What Influences Me Versus What I Influence

What Influences Me Versus What I Influence

By Dale Sellers

I have to admit that I don’t stay up to speed on the latest controversies and current topics that fill social media every day. I find most of it exhausting. But in all transparency, it took me a while to arrive at this point. Previously, I’d allowed myself to believe that my ministry effectiveness would be diminished if I wasn’t constantly pursuing all platforms to stay “in the know.” I also feared that I’d be out of touch with the masses if I weren’t continually offering my opinion on everything. All of this became a big distraction for me.

I’m referring to more about what’s been happening to me internally over the last two years as I try to find the proper balance between what influences me and what I influence.

Now, I want to be clear. I believe ministry leaders have a much greater opportunity to reach people outside of the church through social media. So please don’t take my opening thoughts as a dissuasion of staying current through technology or using social media to reach the unchurched.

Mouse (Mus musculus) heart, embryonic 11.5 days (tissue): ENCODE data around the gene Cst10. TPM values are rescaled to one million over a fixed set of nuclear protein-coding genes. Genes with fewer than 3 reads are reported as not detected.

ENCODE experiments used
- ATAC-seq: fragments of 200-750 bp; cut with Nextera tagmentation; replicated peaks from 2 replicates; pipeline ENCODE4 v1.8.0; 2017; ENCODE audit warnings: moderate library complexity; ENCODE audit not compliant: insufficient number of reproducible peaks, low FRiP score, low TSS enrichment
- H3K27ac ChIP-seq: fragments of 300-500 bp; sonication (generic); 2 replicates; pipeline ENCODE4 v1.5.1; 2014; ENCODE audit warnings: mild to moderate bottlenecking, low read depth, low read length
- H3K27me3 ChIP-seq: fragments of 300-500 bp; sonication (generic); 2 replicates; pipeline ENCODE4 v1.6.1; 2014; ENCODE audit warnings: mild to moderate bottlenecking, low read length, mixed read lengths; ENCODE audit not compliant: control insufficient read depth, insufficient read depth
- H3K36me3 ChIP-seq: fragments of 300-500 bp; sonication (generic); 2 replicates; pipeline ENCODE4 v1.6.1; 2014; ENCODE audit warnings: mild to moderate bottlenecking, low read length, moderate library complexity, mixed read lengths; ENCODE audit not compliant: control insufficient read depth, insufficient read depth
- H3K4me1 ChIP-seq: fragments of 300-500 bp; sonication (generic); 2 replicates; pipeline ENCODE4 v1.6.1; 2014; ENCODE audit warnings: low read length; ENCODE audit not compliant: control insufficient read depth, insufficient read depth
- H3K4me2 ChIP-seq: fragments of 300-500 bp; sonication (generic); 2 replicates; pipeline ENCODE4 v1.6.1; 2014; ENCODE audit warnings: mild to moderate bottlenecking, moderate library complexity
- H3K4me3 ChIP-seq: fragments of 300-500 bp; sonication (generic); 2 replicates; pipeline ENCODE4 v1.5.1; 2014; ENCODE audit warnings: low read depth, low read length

I’m referring to more about what’s been happening to me internally over the last two years as I try to find the proper balance between what influences me and what I influence. At 95Network, we’re constantly seeking direction from the Lord on how He wants us to serve small and midsize churches and leaders. And although you may not realize it, we’re just as emotionally drained as you are from navigating this season.

There Is A Divine Calling

It’s with this personal internal conflict in mind that I write today’s article. We’ve all witnessed the consequences when people “sound off” on a topic that’s been intentionally designed to elicit emotional responses. The boldness to criticize and attack each other while hiding behind a computer screen continues to astound me. So many of the biting and hurtful things people say on social media would never happen if they had to look the person they are attacking in the eye. Sadly, people can be turned off by our attitudes and the things they see us post. This eventually causes us to lose our voice in the community.

I recently saw a thread discussing whether or not having a divine calling into the ministry is considered valid. After seeing a few of the “expert” opinions both for and against the notion, I had had enough. In most of these theological discussions, I find myself looking for someone that I already agree with to take sides with them. Now granted, I refrain from falling into the “opinion abyss,” but it still becomes a distraction.